Over the previous weekend, I was treated to perhaps two of the greatest gangster movies of all time: Goodfellas and Scarface. However, both stories are completely different. Where Goodfellas depicts the story of Henry Hill’s rise to power in the Mafia and sudden disappearance into the Witness Protection Program, Scarface’s Tony Montana rises up from a poor Cuban immigrant to a powerful drug lord, ending his reign with a shotgun blast to the back.
The same thing will apply to Grand Theft Auto 3, which dealt more with the Goodfellas side of the storyline involving the Leone family and how the lead character, the Man with No Name or Voice as I call him, defecting from the Leone family to team up with Yakuza member Asuka and whacking Don Salvatore. But for the Scarface side of the game, the closest it gets to is the Flashback FM radio station, which played songs from the Brian De Palma classic.
In fact, GTA didn’t use any real drugs, just the fictional SPANK. That is about to change, as Grand Theft Auto: Vice City adds more of a Scarface feel to the GTA franchise.
And add it in a big way it does, changing the location from the NY-like Liberty City to the Miami-based Vice City and setting the time frame to the year 1986. Mafia member Sonny Farelli (voiced by Tom Sizemore from Saving Private Ryan) is interested in getting involved in Vice City’s drug business, and he finds the perfect mole in the form of Tommy Vercetti (Ray Liotta).
Vercetti spent his last 15 years in Liberty City prison and right away he heads to Vice City to score a drug deal for "La Famiglia." Unfortunately the deal turns out to be an ambush, and only Vercetti and his lawyer contact, Ken Rosenberg (Bill Fichtner), survive the ordeal. Sonny is obviously furious, but Tommy makes a vow to get back the money and drugs, not to mention giving Sonny the, shall we say, private parts "of those responsible for what happened."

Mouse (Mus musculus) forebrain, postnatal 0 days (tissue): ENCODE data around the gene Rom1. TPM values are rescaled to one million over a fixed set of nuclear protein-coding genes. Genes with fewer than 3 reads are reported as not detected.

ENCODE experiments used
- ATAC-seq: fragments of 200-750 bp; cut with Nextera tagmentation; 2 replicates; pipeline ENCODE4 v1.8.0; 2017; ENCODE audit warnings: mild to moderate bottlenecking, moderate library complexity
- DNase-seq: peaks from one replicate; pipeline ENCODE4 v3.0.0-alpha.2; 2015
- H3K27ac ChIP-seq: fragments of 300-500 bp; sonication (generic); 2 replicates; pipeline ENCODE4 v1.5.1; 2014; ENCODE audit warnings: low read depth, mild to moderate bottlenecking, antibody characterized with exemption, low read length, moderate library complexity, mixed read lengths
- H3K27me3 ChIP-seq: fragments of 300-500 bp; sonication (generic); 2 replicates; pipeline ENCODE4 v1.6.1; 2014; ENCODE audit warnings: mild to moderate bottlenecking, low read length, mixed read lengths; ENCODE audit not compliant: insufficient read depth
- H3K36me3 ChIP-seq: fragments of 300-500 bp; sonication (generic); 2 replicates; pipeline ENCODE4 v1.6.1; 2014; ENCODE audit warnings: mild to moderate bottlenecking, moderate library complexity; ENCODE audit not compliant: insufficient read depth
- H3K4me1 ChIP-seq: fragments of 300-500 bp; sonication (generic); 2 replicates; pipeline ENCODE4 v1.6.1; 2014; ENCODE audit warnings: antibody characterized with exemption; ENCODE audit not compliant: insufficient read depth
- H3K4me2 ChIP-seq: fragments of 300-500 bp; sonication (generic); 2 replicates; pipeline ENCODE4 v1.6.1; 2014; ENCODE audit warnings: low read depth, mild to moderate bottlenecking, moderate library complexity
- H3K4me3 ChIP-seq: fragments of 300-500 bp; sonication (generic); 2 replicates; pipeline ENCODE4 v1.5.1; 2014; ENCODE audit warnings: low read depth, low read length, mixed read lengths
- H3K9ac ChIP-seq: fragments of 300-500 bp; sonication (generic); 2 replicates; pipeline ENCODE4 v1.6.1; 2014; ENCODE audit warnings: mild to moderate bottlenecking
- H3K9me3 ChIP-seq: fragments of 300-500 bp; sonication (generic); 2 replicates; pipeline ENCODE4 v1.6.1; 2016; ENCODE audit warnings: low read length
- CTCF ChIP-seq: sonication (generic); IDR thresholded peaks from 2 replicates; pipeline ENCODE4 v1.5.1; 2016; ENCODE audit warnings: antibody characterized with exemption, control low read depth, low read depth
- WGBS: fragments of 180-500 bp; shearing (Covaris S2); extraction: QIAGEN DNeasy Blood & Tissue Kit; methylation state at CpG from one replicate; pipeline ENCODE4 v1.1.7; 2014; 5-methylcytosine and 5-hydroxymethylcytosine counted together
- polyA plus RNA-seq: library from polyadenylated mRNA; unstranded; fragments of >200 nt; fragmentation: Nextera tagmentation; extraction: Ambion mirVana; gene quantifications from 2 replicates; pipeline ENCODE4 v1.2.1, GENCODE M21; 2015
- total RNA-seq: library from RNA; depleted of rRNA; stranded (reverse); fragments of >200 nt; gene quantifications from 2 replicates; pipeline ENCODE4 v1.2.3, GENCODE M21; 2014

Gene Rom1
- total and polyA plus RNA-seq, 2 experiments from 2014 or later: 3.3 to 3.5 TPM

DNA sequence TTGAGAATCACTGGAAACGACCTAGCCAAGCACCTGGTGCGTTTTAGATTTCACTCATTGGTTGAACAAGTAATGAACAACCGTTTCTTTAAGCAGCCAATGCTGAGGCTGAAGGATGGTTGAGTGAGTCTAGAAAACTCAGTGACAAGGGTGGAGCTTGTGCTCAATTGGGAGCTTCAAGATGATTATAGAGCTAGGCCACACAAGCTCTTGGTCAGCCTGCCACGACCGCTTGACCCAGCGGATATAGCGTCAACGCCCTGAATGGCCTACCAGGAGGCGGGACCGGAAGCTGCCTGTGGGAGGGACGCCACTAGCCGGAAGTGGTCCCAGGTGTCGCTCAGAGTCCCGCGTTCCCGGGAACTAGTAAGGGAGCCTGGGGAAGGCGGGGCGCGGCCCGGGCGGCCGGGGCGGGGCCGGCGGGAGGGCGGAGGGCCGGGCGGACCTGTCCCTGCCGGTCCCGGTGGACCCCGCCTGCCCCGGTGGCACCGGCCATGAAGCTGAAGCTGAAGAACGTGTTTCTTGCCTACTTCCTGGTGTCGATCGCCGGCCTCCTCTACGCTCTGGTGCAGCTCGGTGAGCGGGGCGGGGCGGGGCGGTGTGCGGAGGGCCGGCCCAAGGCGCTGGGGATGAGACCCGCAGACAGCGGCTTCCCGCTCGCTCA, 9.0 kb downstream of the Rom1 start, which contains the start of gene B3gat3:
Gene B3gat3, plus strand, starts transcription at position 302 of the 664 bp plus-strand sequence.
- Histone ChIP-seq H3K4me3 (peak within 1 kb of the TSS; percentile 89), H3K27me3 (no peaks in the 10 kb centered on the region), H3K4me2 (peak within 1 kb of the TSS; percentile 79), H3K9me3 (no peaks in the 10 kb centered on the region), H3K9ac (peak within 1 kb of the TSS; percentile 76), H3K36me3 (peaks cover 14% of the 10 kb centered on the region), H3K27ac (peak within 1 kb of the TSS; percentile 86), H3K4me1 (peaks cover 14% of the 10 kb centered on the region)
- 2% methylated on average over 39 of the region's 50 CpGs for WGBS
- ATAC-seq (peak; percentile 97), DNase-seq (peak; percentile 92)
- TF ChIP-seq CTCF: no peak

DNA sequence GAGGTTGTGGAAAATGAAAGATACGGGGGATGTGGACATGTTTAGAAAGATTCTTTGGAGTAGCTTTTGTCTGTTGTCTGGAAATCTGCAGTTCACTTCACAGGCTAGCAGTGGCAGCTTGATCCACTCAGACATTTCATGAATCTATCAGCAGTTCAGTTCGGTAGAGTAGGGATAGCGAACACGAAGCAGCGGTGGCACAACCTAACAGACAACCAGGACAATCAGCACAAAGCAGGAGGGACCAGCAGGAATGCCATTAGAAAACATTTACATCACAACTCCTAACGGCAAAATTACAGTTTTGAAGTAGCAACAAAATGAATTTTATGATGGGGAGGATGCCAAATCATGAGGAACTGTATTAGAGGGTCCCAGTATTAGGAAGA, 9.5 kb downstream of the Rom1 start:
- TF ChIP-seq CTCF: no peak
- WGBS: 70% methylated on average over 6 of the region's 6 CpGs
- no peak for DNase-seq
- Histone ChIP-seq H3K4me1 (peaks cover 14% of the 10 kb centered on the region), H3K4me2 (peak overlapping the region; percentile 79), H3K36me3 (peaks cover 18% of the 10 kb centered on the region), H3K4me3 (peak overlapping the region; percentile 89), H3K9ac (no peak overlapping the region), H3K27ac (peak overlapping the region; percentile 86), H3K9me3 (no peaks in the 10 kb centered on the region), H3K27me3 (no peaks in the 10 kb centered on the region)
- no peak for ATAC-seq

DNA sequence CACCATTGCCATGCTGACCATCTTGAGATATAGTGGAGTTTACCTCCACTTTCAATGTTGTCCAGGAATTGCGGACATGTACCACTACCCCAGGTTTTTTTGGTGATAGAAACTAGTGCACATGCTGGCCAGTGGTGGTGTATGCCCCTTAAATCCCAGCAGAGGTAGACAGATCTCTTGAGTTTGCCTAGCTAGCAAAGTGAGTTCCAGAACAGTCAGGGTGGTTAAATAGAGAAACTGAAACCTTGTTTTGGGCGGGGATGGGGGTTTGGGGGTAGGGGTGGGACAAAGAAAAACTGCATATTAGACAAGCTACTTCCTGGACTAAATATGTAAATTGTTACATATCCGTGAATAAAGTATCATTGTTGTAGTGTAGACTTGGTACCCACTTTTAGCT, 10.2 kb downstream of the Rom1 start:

Tommy is sent of to search for a retired Cuban colonel named Cortez (Robert Davi), and it is there that he meets up with the more important populace that Vice City has to offer. There’s Cortez’s daughter Mercedes (Fairuza Balk), real estate dealer Avery Carrington (Burt Reynolds), adult film producer Steve Scott (Dennis Hopper), his star actress, Candy Suxxx (Jenna Jameson), Vice City Mamba’s star player BJ Smith (Lawrence Taylor), and drug baron Ricardo Diaz (Luis Guzman), or Mr. Coke as Mercedes calls him.
In his quest to recover his stolen merchandise, Tommy will take up missions for these characters along with many other side jobs along the way. He will also look towards the more exclusive Vice City locales for assistance: the Malibu club, the Pole Position strip joint, Washington Beach, Ocean View, Leaf Links golf club, Starfish Island (where drug king Diaz resides), Little Haiti, Little Havana, and Downtown Vice City.
In the meantime, there will be tons of places to explore, odd jobs such as the return of Taxi Driver and Vigilante, as well as the new Pizza Delivery mode (a perfectly done 3D version of Paperboy). Of course, Vice City residents can always be mugged for their cash and weapons, but expect the cops to come out when things get rough. Sure Tommy might end up with only a one-star rating which will cause the police to be easily evaded, but go any further then there will be SWAT teams rappelling from helicopters, federal agents arriving onto the scene in Broncos, even the assistance of a tank-led militia!
Tommy will also have new means of transportation that Mr. Mute didn’t have the luxury of using, such as several types of motorcycles including the chopper-like Sanchez and the moped (hilariously named the Faggio). Helicopters can also be controlled to get around Vice City much easier, and it definitely goes a lot further than GTA3’s Dodo plane could ever do.
Vice City screams out 80s. Right from the opening screen (a Commodore 64 OS booting up a tape file) to the stunning (but deadly) Florida scenery, to the classic car designs (Lambhorghini, Ferrari, Porsche, Corvette), and the pastel suits, you will instantly be thrown into the era when Reagan was king and breakdancing was in. The visuals are appealing, obviously improved on from last year. There is still some slowdown at times when many cars are on screen, and veterans of the PC version of GTA3 will notice the most, but will get used to it after a while.